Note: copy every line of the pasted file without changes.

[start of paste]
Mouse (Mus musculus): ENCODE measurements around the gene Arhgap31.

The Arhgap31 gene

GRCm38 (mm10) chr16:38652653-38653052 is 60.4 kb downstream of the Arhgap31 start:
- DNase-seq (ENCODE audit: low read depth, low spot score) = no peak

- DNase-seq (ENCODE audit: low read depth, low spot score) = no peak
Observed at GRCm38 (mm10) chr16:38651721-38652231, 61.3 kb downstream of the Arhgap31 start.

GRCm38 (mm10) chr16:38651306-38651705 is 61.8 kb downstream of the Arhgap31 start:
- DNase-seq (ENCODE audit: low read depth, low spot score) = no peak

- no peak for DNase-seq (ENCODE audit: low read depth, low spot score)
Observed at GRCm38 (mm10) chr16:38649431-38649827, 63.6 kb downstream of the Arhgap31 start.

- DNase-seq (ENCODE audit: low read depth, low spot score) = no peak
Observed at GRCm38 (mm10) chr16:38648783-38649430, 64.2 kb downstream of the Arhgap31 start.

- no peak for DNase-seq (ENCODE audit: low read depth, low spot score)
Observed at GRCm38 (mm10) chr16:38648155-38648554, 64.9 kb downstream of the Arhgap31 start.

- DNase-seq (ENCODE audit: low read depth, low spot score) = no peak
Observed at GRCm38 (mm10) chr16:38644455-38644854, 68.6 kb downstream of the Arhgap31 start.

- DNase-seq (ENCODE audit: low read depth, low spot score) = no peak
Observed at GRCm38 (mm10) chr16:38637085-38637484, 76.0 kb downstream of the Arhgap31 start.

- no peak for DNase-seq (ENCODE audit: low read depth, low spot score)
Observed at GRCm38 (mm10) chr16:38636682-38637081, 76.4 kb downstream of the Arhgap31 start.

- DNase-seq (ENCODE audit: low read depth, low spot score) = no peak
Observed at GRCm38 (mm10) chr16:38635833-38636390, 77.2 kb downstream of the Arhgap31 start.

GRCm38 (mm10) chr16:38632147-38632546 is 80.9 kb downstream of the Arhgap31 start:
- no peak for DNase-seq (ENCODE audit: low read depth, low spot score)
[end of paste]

Mouse (Mus musculus): ENCODE measurements around the gene Arhgap31.

The Arhgap31 gene

GRCm38 (mm10) chr16:38652653-38653052 is 60.4 kb downstream of the Arhgap31 start:
- DNase-seq (ENCODE audit: low read depth, low spot score) = no peak

- DNase-seq (ENCODE audit: low read depth, low spot score) = no peak
Observed at GRCm38 (mm10) chr16:38651721-38652231, 61.3 kb downstream of the Arhgap31 start.

GRCm38 (mm10) chr16:38651306-38651705 is 61.8 kb downstream of the Arhgap31 start:
- DNase-seq (ENCODE audit: low read depth, low spot score) = no peak

- no peak for DNase-seq (ENCODE audit: low read depth, low spot score)
Observed at GRCm38 (mm10) chr16:38649431-38649827, 63.6 kb downstream of the Arhgap31 start.

- DNase-seq (ENCODE audit: low read depth, low spot score) = no peak
Observed at GRCm38 (mm10) chr16:38648783-38649430, 64.2 kb downstream of the Arhgap31 start.

- no peak for DNase-seq (ENCODE audit: low read depth, low spot score)
Observed at GRCm38 (mm10) chr16:38648155-38648554, 64.9 kb downstream of the Arhgap31 start.

- DNase-seq (ENCODE audit: low read depth, low spot score) = no peak
Observed at GRCm38 (mm10) chr16:38644455-38644854, 68.6 kb downstream of the Arhgap31 start.

- DNase-seq (ENCODE audit: low read depth, low spot score) = no peak
Observed at GRCm38 (mm10) chr16:38637085-38637484, 76.0 kb downstream of the Arhgap31 start.

- no peak for DNase-seq (ENCODE audit: low read depth, low spot score)
Observed at GRCm38 (mm10) chr16:38636682-38637081, 76.4 kb downstream of the Arhgap31 start.

- DNase-seq (ENCODE audit: low read depth, low spot score) = no peak
Observed at GRCm38 (mm10) chr16:38635833-38636390, 77.2 kb downstream of the Arhgap31 start.

GRCm38 (mm10) chr16:38632147-38632546 is 80.9 kb downstream of the Arhgap31 start:
- no peak for DNase-seq (ENCODE audit: low read depth, low spot score)